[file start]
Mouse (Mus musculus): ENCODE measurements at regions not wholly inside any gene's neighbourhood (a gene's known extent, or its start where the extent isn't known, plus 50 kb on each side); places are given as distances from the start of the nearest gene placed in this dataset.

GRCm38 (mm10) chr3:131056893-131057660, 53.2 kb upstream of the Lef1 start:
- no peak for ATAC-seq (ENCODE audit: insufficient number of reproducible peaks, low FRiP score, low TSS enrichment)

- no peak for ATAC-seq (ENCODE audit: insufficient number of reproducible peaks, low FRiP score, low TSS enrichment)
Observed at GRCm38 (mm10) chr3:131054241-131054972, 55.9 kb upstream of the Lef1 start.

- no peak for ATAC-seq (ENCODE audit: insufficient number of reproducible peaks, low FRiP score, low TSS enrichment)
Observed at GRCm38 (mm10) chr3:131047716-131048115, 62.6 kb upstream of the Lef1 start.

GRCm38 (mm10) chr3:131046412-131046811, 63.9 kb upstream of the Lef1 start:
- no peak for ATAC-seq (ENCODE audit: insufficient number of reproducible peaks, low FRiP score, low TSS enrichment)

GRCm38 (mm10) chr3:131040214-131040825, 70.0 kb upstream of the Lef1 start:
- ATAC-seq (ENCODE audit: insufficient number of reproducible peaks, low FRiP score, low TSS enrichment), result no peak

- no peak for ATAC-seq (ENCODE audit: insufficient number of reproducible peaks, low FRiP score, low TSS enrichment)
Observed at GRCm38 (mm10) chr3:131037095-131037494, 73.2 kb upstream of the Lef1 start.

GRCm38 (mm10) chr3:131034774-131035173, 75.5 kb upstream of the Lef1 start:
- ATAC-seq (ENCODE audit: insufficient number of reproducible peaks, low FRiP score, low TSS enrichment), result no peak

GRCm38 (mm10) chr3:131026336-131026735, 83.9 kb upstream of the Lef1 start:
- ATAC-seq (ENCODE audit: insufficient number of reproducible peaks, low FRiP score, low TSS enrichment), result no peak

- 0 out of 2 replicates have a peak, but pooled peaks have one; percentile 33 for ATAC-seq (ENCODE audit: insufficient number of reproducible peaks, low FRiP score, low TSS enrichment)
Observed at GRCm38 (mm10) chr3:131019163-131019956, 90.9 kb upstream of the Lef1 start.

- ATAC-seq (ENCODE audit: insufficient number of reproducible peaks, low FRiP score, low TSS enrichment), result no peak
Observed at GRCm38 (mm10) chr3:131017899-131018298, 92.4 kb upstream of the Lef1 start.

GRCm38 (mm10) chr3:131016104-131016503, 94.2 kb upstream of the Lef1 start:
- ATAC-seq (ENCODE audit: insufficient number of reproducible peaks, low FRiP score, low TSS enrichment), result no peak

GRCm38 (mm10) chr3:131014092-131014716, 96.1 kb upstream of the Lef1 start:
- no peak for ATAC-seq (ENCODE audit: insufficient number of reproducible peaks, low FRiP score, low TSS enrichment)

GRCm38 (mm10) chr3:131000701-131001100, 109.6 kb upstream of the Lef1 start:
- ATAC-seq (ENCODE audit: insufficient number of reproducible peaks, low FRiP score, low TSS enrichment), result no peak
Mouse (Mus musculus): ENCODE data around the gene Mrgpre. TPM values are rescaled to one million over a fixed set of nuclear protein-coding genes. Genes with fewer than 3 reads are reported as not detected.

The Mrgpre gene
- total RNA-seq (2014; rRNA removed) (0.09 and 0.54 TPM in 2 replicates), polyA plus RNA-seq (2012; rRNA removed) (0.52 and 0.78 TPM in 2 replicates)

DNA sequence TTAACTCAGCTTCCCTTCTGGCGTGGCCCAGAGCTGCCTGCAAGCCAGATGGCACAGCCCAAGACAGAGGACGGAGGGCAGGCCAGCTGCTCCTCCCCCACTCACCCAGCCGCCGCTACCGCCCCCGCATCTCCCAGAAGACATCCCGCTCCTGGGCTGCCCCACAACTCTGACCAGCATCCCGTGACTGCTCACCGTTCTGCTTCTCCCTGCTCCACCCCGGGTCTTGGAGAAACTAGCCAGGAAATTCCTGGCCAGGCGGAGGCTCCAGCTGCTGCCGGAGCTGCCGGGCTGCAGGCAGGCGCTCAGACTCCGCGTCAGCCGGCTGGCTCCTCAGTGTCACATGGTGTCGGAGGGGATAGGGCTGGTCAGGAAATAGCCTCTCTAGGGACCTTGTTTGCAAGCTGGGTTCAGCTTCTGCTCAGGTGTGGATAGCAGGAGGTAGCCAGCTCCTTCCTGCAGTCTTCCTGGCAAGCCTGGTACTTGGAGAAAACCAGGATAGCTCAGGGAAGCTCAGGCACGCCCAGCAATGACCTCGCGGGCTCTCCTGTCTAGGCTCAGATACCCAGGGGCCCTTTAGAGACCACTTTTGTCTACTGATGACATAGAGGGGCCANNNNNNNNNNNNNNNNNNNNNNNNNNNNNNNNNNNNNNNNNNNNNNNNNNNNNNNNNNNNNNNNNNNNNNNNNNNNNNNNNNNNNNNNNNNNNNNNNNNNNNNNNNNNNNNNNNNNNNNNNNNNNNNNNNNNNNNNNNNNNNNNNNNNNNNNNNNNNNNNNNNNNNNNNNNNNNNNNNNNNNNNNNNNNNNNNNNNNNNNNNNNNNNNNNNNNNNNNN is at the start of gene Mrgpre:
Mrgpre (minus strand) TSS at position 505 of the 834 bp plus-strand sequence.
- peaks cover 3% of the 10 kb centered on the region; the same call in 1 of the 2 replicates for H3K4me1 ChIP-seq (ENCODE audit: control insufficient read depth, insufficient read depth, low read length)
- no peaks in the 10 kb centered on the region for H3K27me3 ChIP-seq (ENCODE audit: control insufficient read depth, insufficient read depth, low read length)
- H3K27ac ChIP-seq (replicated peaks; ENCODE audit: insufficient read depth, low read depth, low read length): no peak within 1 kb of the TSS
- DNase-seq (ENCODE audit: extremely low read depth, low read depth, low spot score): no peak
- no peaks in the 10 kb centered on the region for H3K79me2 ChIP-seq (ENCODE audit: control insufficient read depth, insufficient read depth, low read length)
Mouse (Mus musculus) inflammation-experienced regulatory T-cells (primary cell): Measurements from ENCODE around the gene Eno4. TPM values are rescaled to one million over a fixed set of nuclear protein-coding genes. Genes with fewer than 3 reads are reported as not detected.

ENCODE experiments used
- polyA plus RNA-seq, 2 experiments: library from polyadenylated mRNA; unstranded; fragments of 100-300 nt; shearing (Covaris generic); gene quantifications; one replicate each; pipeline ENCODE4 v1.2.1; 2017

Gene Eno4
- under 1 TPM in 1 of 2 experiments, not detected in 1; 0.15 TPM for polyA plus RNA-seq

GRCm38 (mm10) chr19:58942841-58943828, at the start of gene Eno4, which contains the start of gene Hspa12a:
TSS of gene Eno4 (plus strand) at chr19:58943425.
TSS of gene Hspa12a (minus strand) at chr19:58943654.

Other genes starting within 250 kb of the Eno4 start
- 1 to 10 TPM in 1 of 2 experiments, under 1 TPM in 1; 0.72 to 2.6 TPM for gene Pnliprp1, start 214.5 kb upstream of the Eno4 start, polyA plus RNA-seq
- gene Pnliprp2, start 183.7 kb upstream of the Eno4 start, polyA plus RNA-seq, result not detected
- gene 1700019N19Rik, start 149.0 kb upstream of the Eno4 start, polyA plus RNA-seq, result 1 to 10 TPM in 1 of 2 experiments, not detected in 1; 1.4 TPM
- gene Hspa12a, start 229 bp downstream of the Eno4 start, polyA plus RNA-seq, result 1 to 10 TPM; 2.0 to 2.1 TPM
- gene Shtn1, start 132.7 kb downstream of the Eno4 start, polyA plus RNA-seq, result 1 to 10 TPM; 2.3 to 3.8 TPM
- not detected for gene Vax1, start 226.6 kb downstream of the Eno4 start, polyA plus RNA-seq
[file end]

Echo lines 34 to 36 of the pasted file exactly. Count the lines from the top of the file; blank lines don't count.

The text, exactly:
- no peaks in the 10 kb centered on the region for H3K27me3 ChIP-seq (ENCODE audit: control insufficient read depth, insufficient read depth, low read length)
- H3K27ac ChIP-seq (replicated peaks; ENCODE audit: insufficient read depth, low read depth, low read length): no peak within 1 kb of the TSS
- DNase-seq (ENCODE audit: extremely low read depth, low read depth, low spot score): no peak